Using standard operating procedures to better your business.
By Marty McGhie
In beginning the SOP process, there are a few key aspects to consider if you want the program to be successful. First, you must (and I repeat, must) document all SOPs in written form. You can do so electronically or via hard copy or, even better, both. The point is: Get them documented in a formal way. As you record the SOPs, make sure they’re branded with your company look so they appear to be official corporate documents. All of our SOPs, for instance, carry the Ferrari Color brand/logo so they resemble a document that might be sent out to a customer or a vendor. The benefit here is that your employees will treat them much more seriously if they are official company documents.
Second, it’s critical that your SOPs are accessible to all employees. If your SOPs aren’t available for use, they will never do you or any employee any good at all. Many companies spend countless resources establishing full standard operating procedures, document them, and then put them on a shelf somewhere never to be used again. Make sure they’re available for your managers and your employees to use regularly. For example, in our company we’re in the process of creating an SOP database with all the SOPs cataloged into departments and cross referenced to related SOPs. Allow employees to access not only their own department’s SOP, but the SOPs established by other departments, as well – this will help generate ideas and open doors to discussions regarding what’s working and what’s not.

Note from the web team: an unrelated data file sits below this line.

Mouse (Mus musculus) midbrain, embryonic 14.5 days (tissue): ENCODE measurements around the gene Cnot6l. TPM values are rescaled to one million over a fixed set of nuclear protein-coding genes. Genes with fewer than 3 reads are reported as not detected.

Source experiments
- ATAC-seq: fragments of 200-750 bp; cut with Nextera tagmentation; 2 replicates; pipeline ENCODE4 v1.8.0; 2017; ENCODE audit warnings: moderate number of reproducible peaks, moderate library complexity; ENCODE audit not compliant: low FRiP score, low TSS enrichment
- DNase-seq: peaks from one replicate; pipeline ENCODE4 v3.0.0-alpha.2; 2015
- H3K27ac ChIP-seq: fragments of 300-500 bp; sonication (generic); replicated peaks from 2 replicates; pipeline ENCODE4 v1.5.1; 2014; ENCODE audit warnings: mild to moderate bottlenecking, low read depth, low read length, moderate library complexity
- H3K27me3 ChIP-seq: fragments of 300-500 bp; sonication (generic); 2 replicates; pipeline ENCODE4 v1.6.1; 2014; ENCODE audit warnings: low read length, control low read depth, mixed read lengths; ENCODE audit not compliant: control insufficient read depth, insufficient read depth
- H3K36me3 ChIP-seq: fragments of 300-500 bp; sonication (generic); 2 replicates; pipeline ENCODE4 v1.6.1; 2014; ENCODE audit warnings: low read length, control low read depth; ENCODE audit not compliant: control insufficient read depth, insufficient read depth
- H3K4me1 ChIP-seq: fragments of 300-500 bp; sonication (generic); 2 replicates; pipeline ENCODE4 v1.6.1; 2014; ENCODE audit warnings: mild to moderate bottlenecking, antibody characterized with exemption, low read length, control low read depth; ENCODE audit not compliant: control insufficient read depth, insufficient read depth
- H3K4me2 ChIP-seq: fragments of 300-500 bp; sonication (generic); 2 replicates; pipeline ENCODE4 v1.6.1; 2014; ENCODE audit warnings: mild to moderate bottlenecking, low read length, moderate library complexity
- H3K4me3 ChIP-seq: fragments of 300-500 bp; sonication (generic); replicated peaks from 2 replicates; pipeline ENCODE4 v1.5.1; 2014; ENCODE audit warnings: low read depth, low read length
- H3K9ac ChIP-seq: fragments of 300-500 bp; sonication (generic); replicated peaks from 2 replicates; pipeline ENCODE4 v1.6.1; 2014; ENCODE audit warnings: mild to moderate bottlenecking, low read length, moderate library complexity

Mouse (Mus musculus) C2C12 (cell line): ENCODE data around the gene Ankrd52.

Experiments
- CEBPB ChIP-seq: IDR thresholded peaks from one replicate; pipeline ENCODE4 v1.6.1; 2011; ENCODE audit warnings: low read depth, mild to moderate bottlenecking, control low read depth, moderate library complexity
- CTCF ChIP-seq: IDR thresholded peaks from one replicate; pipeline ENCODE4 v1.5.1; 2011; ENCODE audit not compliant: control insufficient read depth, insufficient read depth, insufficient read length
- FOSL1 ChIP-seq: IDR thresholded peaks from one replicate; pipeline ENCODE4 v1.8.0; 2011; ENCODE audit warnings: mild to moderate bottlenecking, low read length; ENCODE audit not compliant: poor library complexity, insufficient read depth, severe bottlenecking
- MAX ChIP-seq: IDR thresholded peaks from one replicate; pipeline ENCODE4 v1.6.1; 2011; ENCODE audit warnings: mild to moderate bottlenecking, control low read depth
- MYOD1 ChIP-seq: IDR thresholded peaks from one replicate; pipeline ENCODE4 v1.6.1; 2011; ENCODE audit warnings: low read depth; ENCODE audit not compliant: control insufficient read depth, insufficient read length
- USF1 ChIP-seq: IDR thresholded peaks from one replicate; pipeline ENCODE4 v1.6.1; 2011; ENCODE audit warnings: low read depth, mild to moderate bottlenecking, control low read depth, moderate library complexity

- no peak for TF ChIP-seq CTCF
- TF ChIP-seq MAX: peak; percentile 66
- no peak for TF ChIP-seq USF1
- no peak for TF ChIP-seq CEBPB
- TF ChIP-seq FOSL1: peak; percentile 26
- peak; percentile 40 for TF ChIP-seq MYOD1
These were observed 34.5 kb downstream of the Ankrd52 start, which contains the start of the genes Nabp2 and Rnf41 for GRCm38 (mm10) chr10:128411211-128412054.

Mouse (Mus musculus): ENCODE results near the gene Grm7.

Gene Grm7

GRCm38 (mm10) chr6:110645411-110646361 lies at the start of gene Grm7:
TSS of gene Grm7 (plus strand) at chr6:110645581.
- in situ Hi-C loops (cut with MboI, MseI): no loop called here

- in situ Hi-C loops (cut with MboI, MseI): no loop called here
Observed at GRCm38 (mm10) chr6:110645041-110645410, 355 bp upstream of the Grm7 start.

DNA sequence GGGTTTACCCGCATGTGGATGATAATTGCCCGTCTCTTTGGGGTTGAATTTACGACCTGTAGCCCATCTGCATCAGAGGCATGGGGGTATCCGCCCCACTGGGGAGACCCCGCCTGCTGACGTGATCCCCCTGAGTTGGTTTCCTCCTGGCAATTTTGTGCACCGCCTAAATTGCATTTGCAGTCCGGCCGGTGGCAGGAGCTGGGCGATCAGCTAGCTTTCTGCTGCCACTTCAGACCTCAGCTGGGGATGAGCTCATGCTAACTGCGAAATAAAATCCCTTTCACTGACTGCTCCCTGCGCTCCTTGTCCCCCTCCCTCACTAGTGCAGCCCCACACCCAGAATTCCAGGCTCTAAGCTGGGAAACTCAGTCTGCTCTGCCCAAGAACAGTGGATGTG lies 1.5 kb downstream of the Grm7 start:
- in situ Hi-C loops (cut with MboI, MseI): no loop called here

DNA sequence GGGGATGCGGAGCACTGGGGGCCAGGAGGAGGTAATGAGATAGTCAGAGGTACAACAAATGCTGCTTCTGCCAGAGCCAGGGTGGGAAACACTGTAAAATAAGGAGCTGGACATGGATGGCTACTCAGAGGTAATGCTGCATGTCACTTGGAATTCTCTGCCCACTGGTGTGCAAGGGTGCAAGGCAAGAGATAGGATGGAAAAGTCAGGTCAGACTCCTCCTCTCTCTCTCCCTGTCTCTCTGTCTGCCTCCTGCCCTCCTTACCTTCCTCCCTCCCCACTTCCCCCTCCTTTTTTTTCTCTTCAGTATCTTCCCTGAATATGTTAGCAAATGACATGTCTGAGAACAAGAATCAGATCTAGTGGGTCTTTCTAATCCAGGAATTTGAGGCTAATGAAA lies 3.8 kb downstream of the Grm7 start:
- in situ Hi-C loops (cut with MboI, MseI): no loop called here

The success of your SOP program will depend primarily upon your ability to train and implement the SOPs that you establish. Making them available, as I’ve indicated, is important. But it’s more essential to establish a program of training, implementation, follow up, and retraining. As soon as you develop the first SOP in a department, avoid working on any others before you train the employees on that particular SOP.
A scenario trio
Obviously, an SOP program will not cure all of the problems in your shop. Mistakes will still happen. So what should you do when something goes wrong under an SOP program? Ask yourself three questions: